I am running the Core-2 Spybot example. I read the source code. I also looked at the hVideo api running on my Tinkerboard. I didn’t see anywhere I can adjust the video mode. I would like to zoom out, or at least display more than the area that’s displayed now. It’s too narrow for navigation. I am using a logitech c270
Unless there is something in the software cropping the video - which I doubt - you might be at the limits of what that camera is capable of then. Most web cameras are intended for person-to-person video communications, not area surveillance. Most cameras intended solely to picture human faces have a focal length of around 80mm, since that is generally considered most flattering/pleasing to the eye/least distorted. 80mm lenses are also super-cheap to manufacture (compared to sub-35mm and lenses over 120mm)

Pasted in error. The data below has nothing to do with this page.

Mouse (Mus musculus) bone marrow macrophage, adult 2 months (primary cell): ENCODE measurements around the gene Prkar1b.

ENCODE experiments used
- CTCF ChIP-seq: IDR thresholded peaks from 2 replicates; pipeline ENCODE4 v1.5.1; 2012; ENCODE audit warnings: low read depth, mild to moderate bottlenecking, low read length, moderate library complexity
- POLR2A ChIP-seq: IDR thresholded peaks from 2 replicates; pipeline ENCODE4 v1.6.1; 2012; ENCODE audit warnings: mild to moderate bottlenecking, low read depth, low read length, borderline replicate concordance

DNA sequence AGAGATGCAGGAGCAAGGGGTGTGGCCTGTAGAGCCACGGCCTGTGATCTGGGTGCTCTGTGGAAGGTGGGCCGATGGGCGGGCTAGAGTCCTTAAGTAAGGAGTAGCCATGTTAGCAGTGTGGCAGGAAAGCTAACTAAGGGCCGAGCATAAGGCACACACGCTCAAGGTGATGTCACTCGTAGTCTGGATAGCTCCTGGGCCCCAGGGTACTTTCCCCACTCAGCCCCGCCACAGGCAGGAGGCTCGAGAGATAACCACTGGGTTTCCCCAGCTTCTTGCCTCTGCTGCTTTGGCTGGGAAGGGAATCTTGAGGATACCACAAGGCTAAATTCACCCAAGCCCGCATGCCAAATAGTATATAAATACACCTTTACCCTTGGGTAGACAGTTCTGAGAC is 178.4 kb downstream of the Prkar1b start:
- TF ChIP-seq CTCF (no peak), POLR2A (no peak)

When you tell a camera like the one you are using to ‘zoom in’ you’re really just cropping the image, using only a portion of the image sensor and scaling it up to ‘full sized’. No optical elements are being re-aligned or positioned to give you any zoom or magnification. This is why there is no ‘zoom out’ function of cameras such as these - they are already using the full area of their image sensor and getting a wider image would require a re-positioning of the optical element(s) themselves.
If you’re trying to use it to get wider shots, you’ll likely need a wider angle camera (something sub-35mm). But be aware, if you are trying to do any automated navigation, the wider the camera angle, the more distorted the image will become. It will pose issues to any machine vision/automated analysis you might be trying to do. But if you are just trying to make a remotely piloted rover, I would hunt down a fish-eye camera. That will give you a really wide field of view though it will look somewhat like the attached image (which is an extreme example). Be aware, a side effect is that things appear further away than they really are, the wider the optical angle. The island in the attached picture is likely only 15-30m away from the photographer.